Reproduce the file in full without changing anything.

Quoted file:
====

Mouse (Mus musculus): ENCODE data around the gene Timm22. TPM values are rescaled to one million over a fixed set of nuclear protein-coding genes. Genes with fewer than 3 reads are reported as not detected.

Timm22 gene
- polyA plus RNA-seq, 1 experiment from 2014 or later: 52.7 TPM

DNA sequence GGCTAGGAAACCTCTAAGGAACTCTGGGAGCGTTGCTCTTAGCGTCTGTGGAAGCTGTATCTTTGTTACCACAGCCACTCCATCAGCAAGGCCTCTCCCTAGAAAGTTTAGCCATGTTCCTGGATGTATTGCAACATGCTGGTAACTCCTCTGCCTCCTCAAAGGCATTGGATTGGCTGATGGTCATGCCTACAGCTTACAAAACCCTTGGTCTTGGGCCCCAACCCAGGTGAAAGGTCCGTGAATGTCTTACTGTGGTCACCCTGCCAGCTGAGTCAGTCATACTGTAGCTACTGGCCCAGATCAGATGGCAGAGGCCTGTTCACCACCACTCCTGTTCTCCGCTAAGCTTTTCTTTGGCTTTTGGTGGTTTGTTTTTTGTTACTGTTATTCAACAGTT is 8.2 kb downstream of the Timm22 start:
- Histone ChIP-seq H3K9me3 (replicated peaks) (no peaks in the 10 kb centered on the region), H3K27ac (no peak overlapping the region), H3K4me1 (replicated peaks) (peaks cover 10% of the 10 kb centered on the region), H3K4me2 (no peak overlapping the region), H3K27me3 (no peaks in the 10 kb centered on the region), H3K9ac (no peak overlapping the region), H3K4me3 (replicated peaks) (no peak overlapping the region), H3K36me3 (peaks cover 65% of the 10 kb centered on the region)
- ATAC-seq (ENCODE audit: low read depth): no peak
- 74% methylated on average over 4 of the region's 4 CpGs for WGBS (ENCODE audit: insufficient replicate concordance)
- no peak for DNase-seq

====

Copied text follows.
Mouse (Mus musculus): ENCODE data around the gene Timm22. TPM values are rescaled to one million over a fixed set of nuclear protein-coding genes. Genes with fewer than 3 reads are reported as not detected.

Timm22 gene
- polyA plus RNA-seq, 1 experiment from 2014 or later: 52.7 TPM

DNA sequence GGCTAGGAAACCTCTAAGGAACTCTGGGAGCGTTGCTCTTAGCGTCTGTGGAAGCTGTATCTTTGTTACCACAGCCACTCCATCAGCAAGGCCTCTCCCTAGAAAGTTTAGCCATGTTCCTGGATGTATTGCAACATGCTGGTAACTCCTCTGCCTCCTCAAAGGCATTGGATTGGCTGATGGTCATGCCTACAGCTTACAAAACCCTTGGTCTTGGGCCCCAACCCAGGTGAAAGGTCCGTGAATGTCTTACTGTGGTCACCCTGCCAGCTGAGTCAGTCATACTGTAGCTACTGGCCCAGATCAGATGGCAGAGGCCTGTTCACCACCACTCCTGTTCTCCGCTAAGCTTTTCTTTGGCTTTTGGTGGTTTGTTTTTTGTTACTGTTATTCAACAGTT is 8.2 kb downstream of the Timm22 start:
- Histone ChIP-seq H3K9me3 (replicated peaks) (no peaks in the 10 kb centered on the region), H3K27ac (no peak overlapping the region), H3K4me1 (replicated peaks) (peaks cover 10% of the 10 kb centered on the region), H3K4me2 (no peak overlapping the region), H3K27me3 (no peaks in the 10 kb centered on the region), H3K9ac (no peak overlapping the region), H3K4me3 (replicated peaks) (no peak overlapping the region), H3K36me3 (peaks cover 65% of the 10 kb centered on the region)
- ATAC-seq (ENCODE audit: low read depth): no peak
- 74% methylated on average over 4 of the region's 4 CpGs for WGBS (ENCODE audit: insufficient replicate concordance)
- no peak for DNase-seq